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About a man-made flood disaster


Would it be that it was our own faults that pushed Kerala into its flood of the century? And was it the laxity in decisions and lapses in co-ordination of a government,  deemed strong and dynamic, that aggravated the extent of the disaster?  Amicus curiae Jacob P. Alex, appointed by the High Court  to find out the causes of the flood, through its report to the High Court,  has once again raised such questions.  The report which in effect puts the government in the dock,  and raises several questions and facts which the latter has to explain,  cannot be dismissed by going home and closing the door.

Similar doubts were raised even during the days when the monsoon had intensified and flood water indundated houses.  Although several quarters had clamoured to bring out the facts about the disaster and search for ways to prevent them in future,  the government was not prepared to take them at face value.  All such apprehensions were dismissed by labelling them as attempts to discount the spectacular effort of a united Kerala to face the deluge.    But when the High Court heard several petitions,  including that of Foundation for National Values headed by E Sreedharan,  and appointed an amicus curiae,  the latter's findings have corroborated earlier apprehensions.  The report lays it bare that the inefficiency of the government was a contributory factor in aggravating the scale of the disaster,  and certainly warrants a free and impartial high-level enquiry.

Faults in dam management and sloppy planning by KSEB are highlighted in the report as the factors that deepened the impact of the floods.   Twenty-five overflowing dams were opened at almost the same time by the irrigation department and KSEB.  And they failed in using even one of the 79 dams in Kerala for effectively preventing  the flood.  The rules of National Water Policy and National Disaster Management were blatantly flouted.  It is laid down that when the water level of dams crosses 90 per cent of capacity,  they have to be opened.  Although right at the the beginning of Ausust  the main dams of Kerala had crossed that water level,  the authorities concerned did not open them saying that there was no political decision.

Later,  between 10th and 15th of August -   the period with the heaviest rainfall -  all the dams were opened together, without any precautionary measures to face the repercussions.   It was this erroneous step that caused the flood in the Periyar- Pampa-Achankovil river belt.  Even as the official version -  that the cause of the flood was the steep increase in rainfall,  by 42 per cent over the previous years - remains correct,  the report establishes with no room for doubt that  what changed the flood into a colossal disaster were lapses in planning and irresponsible attitude.   The flood caused 433 deaths,  financial damage of an estimated Rs 26,720 Crore,  loss of homes for 14 lakh people and 54 lakh people being thrown into privation and thus becoming the flood of the century.   People,  who faced the flood as one,  have a right to know who were responsible for not opening the dams in time when there were indicative weather forecasts and the situation was turning more dangerous each day.   The real facts have to come light also about the finding that there was no consultation or co-ordination necessary to ovecome the aftermath of the flood.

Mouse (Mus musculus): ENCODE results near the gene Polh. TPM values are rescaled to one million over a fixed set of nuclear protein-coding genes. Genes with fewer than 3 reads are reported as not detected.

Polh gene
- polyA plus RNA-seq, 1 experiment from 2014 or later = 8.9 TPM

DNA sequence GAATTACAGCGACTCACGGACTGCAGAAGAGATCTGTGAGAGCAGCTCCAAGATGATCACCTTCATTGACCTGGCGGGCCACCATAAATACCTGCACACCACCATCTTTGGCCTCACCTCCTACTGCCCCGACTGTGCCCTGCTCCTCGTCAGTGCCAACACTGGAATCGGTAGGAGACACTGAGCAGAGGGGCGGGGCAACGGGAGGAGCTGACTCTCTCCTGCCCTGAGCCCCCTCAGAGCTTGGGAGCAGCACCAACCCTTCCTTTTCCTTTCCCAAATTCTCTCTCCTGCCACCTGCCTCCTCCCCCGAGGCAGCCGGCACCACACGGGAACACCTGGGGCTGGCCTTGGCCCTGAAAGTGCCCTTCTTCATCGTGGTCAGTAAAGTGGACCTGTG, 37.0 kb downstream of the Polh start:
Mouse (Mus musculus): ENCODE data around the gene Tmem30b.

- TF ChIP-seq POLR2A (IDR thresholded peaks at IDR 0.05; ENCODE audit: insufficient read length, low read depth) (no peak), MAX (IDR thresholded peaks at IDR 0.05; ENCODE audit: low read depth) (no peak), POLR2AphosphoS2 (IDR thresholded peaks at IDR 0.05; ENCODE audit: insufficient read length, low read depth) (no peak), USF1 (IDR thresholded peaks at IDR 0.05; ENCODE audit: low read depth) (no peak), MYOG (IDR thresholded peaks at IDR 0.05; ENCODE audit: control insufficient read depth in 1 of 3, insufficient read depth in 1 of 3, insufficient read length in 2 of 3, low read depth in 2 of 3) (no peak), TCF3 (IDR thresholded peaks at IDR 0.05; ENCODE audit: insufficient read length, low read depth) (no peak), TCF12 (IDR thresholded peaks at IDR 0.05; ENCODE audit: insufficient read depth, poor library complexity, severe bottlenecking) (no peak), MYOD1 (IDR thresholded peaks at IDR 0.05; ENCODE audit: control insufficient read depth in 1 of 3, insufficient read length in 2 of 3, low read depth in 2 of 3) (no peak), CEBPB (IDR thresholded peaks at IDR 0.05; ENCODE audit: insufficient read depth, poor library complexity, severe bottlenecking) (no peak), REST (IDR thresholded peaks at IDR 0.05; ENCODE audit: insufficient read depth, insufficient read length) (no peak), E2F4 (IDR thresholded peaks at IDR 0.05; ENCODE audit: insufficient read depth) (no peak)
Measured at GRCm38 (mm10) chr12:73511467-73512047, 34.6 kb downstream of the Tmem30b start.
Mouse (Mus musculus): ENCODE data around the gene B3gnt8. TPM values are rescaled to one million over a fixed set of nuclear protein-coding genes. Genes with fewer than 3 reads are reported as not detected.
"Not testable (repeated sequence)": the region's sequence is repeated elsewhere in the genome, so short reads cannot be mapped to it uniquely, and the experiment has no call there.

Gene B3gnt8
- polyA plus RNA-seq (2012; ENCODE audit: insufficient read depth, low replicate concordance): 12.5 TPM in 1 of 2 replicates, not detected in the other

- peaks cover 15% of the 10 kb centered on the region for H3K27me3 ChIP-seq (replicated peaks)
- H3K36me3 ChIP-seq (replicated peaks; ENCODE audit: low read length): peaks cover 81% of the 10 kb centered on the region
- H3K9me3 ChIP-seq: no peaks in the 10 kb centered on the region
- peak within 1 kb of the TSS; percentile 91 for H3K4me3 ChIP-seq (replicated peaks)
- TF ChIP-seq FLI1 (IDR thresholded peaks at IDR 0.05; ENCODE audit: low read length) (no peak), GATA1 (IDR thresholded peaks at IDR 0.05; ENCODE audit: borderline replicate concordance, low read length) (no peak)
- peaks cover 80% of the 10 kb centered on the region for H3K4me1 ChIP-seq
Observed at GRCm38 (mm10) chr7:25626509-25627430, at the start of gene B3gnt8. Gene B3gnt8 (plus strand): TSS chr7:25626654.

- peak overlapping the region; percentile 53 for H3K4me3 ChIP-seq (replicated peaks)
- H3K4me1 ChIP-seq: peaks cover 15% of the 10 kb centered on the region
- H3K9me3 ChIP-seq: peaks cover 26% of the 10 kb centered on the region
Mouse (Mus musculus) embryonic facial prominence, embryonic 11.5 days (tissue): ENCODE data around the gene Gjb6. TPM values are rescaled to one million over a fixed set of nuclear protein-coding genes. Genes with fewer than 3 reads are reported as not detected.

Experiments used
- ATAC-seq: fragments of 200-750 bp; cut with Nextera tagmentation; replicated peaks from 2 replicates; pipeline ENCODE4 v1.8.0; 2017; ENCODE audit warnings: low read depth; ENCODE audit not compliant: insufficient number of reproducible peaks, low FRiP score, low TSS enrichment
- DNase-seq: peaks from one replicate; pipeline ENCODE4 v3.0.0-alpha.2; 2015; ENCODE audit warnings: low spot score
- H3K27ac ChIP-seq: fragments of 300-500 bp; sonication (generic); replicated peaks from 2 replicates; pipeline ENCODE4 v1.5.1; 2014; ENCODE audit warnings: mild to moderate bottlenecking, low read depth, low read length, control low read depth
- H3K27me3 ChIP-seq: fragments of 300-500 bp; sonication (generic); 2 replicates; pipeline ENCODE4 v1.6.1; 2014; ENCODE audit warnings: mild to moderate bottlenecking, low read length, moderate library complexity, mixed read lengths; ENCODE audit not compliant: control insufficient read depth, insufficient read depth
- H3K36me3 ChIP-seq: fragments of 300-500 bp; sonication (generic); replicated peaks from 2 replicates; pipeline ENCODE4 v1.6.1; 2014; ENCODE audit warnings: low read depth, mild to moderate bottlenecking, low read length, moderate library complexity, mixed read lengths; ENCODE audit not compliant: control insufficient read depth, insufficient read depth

Amicus Curiae also underlines the fact that the excess rain turned into a disaster as a price paid for the rapacious, unscientific and flawed exploitation of rivers and hills.  Due to encroachment of coasts and unchecked sand mining,  the capacity of rivers to hold water had already been depleted.  It was because of this that the rising water levels caused by heavy downpour and the opening of dams changed the very course of river flow.   It is a fact that should put every Malayali, as much as the government, to shame that the onslaughts on nature for short-term interests and the failure of authoritites and officials in taking timely decisions, led to such a calamity.  Kerala,  blessed as it is with climatic diversity,  has turned into a region vulnerable to the destructive phenomena of excess rain and drought alike. That way, the report presented before the High Court is also a charge sheet about our myopic craze for development which has a major role in this.  In order to ensure that in times to come,  such a catastrophe will not repeat due to the lapse of man,  the Malayali society – which has imparted big lessons of love and restraint to the world – has to resurrect itself.  

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